New federal court documents obtained by the NBC Bay Area Investigative Unit reveal the Navy believes it suffered a massive hit to its reputation as a result of the fraud committed by Justin Hubbard, a former employee of Tetra Tech, the company it hired to clean up radiation at the Hunters Point Shipyard in San Francisco. The site is slated for parks, shops and thousands of homes.
In a victim impact statement submitted to the court during the sentencing proceedings for Hubbard, the 48-year-old former radiation control technician supervisor who pleaded guilty last year to falsifying documents associated with the cleanup, Laura Duchnak, the Navy’s Director of Base Closure, said the uncertainty surrounding Tetra Tech’s work has “caused a complete loss of trust in the Navy by the local community.”
Duchnak estimates it has set back the planned transfer of the property by a decade. She said the delay has caused “ire and frustration” by San Francisco city officials, members of congress and local activists. The scandal has brought on “negative media attention” and caused residents who moved into new condos next to where the cleanup is taking place to worry about their safety, she said.
“The development of [the Hunters Point Shipyard] was supposed to revitalize the community and provide jobs and affordable housing; all of that is now on hold indefinitely as the Navy and the regulatory agencies have determined that Tetra Tech’s work is unreliable,” Duchnak said.
Earlier this year, after reviewing of all of Tetra Tech’s radiation cleanup records, the Navy found nearly half of the data had inconsistencies and that much of it was likely fraudulent. The Navy is now coming up with a plan to resample the entire shipyard for radiation, essentially redoing of all of Tetra Tech’s work.
The Navy paid $272 million to Tetra Tech for 12 years of work. Duchnak said the cost of the required rework is likely to rise as high as $578 million. That amount of money would buy a new combat ship, she said.
Duchnak said the scandal has caused regulatory agencies to lose trust in the Navy’s ability to implement its radiological remediation program, and that the EPA no longer has confidence in the work performed by Tetra Tech.
A federal judge sentenced Hubbard and fellow radiation technician supervisor Stephen Rolfe to eight months in prison on Thursday for falsifying cleanup records. Both men admitted to substituting clean dirt for the soil samples they were supposed to be testing in an effort to fake the results of the cleanup.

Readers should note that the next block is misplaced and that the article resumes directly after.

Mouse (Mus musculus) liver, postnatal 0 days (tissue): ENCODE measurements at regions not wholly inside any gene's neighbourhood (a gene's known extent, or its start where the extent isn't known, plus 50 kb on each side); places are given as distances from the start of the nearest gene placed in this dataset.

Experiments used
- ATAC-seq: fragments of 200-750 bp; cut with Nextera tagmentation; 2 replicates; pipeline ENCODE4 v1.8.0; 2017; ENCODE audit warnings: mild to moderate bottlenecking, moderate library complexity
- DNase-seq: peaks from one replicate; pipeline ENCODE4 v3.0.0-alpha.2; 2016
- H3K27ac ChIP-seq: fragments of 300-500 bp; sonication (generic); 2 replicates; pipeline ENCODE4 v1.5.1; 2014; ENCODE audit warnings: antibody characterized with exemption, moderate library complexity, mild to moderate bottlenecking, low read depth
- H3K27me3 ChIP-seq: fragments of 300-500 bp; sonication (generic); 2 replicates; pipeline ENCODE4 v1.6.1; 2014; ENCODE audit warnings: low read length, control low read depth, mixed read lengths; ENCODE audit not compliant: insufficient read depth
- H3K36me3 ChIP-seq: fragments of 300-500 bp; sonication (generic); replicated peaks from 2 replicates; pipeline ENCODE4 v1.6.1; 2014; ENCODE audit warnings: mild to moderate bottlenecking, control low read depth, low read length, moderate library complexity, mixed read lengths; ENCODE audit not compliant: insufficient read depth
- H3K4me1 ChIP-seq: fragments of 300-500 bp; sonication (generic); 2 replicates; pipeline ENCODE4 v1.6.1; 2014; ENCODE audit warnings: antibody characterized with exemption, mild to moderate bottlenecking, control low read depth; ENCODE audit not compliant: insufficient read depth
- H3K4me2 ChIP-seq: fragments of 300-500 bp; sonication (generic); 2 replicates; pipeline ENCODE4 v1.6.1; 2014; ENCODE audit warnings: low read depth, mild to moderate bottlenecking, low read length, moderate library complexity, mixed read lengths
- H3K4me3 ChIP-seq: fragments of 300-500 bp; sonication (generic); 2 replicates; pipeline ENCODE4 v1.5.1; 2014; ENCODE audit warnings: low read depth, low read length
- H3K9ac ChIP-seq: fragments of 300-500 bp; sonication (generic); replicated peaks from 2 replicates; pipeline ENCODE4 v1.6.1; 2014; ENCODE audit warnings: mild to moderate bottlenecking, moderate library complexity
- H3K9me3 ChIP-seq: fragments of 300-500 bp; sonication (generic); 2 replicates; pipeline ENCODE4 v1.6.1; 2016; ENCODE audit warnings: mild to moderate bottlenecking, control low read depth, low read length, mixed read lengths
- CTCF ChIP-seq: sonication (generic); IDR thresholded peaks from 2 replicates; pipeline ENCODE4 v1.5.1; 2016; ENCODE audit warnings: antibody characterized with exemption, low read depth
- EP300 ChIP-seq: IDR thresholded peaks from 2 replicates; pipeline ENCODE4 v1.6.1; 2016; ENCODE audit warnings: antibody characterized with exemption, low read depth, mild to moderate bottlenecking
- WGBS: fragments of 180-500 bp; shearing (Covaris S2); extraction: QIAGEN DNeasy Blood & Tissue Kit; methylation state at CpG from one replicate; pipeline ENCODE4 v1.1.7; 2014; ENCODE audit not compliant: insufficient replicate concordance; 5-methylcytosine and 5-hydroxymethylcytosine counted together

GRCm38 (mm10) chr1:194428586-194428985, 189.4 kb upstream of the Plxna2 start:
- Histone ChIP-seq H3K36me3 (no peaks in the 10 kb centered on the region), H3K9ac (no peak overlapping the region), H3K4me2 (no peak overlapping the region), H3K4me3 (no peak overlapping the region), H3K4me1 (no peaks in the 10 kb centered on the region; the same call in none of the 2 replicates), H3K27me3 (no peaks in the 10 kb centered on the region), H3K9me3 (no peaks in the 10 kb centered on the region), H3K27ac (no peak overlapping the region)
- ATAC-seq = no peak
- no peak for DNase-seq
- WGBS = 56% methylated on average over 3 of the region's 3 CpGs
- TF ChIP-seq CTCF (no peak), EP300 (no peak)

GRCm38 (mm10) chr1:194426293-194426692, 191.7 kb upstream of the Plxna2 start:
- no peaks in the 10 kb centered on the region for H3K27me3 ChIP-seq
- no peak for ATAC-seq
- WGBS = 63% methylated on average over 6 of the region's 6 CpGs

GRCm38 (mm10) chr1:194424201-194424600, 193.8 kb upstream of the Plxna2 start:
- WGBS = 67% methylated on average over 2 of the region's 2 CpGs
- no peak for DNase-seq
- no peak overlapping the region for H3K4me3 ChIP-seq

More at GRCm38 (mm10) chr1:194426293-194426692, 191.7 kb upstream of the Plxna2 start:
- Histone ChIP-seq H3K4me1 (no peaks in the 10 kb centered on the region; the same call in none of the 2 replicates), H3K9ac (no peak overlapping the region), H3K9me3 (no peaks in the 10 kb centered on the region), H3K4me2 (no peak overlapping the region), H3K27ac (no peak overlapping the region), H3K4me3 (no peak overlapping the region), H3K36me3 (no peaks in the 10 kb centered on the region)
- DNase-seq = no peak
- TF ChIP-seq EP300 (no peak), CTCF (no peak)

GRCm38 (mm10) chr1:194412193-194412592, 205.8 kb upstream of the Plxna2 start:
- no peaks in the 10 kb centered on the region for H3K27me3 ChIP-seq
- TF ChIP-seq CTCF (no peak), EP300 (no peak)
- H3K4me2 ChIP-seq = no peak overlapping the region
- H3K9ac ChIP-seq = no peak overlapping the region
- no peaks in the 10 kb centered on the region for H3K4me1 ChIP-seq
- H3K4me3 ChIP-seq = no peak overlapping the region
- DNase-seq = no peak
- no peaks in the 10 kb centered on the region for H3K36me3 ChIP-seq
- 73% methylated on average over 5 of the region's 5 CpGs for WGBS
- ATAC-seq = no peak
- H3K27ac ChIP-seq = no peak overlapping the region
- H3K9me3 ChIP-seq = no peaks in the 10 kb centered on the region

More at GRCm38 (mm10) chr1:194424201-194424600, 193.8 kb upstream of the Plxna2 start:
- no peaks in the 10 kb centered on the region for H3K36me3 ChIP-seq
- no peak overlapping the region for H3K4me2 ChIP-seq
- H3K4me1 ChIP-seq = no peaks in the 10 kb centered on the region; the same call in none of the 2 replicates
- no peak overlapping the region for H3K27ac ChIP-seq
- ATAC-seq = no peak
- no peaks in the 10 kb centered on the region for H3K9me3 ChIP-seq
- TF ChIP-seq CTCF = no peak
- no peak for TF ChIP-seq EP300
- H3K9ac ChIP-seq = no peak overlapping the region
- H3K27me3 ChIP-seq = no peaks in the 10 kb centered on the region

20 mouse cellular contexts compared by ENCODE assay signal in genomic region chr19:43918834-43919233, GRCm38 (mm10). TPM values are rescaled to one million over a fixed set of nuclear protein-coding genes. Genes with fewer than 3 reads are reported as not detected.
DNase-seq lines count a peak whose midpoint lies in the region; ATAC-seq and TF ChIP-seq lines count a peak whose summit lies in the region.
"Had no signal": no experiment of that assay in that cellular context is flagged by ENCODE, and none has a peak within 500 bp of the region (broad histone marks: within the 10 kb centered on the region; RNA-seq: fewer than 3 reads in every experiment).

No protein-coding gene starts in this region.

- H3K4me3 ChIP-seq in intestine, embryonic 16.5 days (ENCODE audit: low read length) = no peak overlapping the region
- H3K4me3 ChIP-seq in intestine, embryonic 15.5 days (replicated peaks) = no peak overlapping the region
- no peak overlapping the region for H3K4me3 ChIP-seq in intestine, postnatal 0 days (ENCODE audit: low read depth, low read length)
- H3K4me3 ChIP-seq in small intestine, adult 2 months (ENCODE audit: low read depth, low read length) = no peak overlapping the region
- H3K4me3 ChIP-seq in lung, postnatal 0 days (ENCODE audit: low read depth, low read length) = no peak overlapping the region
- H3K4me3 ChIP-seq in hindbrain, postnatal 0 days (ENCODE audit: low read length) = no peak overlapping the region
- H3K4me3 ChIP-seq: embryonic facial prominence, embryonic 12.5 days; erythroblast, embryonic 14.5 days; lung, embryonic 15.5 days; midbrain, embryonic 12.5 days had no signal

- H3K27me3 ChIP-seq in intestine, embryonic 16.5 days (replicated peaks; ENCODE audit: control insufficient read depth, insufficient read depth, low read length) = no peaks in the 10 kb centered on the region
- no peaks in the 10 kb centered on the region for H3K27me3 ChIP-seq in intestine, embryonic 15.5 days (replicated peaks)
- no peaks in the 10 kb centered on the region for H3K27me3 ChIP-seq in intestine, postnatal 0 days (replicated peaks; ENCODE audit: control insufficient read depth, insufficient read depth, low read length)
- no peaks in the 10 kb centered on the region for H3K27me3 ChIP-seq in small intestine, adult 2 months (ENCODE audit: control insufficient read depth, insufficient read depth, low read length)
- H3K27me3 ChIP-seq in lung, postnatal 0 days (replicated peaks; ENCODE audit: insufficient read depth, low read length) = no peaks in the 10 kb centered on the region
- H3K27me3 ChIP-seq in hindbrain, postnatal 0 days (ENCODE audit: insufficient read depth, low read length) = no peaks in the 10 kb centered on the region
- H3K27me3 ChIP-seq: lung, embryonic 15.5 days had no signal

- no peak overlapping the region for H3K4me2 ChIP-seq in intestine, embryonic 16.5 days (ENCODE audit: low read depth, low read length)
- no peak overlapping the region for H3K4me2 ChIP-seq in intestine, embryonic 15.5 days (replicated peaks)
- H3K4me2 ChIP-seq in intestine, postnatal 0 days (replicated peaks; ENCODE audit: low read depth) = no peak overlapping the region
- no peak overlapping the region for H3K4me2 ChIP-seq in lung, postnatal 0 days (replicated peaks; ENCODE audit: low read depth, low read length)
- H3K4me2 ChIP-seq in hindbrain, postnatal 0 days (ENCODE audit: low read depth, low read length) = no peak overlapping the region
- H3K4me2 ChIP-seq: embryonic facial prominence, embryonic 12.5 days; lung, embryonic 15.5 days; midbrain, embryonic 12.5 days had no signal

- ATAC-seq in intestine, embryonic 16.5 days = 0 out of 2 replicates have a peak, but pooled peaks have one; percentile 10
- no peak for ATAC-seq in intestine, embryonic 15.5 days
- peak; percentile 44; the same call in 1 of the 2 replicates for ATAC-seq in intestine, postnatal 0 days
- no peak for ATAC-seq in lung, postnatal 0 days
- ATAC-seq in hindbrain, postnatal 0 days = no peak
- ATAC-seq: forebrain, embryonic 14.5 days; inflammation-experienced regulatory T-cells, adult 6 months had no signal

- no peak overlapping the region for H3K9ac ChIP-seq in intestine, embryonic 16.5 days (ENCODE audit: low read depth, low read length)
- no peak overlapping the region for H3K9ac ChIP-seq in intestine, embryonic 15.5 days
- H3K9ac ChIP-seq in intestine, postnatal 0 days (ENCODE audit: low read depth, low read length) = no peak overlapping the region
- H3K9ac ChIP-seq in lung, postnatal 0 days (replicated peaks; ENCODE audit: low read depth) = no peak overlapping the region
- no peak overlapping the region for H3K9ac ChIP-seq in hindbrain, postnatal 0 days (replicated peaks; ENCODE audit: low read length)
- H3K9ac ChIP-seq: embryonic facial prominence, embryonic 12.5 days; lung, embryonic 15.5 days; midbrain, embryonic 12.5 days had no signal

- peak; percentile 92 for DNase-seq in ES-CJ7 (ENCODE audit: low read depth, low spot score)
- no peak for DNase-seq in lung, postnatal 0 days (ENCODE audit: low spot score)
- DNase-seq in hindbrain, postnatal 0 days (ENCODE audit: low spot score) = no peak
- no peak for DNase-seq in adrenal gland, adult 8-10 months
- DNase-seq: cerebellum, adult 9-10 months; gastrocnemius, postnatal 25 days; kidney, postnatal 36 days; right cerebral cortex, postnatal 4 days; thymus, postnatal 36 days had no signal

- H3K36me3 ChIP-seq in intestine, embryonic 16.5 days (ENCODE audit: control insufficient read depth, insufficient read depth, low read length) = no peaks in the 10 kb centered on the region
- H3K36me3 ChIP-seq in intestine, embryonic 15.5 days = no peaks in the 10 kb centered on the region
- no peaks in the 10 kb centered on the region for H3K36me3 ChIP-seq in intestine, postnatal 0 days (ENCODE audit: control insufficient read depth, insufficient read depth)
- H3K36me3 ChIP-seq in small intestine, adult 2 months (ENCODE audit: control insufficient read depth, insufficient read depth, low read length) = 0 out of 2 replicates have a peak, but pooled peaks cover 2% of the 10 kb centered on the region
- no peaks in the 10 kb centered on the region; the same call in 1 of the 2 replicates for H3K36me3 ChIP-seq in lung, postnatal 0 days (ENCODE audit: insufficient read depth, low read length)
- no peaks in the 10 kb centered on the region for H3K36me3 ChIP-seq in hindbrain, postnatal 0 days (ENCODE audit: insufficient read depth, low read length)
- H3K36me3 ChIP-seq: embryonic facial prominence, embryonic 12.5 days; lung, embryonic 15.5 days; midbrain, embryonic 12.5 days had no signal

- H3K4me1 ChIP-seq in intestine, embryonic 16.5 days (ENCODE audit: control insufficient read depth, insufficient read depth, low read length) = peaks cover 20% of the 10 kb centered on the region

According to court records, a health physicist for the EPA wrote in a declaration that when the suspect areas were resampled, it was determined that “excessive levels of radiation remained after fraudulently being deemed clean by Tetra Tech employees,” including Hubbard.” The areas were subsequently cleaned up.
NBC Bay Area Investigative Unit first exposed in 2014 that the Navy caught Tetra Tech mishandling soil samples and falsifying data, and that the company disciplined two supervisors and retrained workers. At the time, the company said it took corrective action and had not had a recurrence of fake soil samples.
While Hubbard and Rolfe are the only two Tetra Tech employees who have pleaded guilty to falsifying federal records, court documents explain that the investigations had been pending for a number of years and involve “a number of other targets.” It is unclear if investigators are looking into other employees.
In court records, Hubbard’s attorney said he made a “grievous error” while working far from his Boulder City, Nevada home and that he was “lonely, tired and discouraged with a difficult crew that had to be hired from several zip codes in the immediate vicinity of Hunters Point.” He said Hubbard regrets what he did every single day. He no longer works in the remediation industry.
A company spokesperson told NBC Bay Area on Thursday that Tetra Tech supports the action of the Department of Justice.
“Tetra Tech vehemently rejects this type of activity and will pursue all legal actions available to it to recover the harm that the actions of these former employees have caused to Tetra Tech, the Navy, and the local community. We have zero tolerance for violations of established protocols and procedures on any project site,” the company wrote in a statement.
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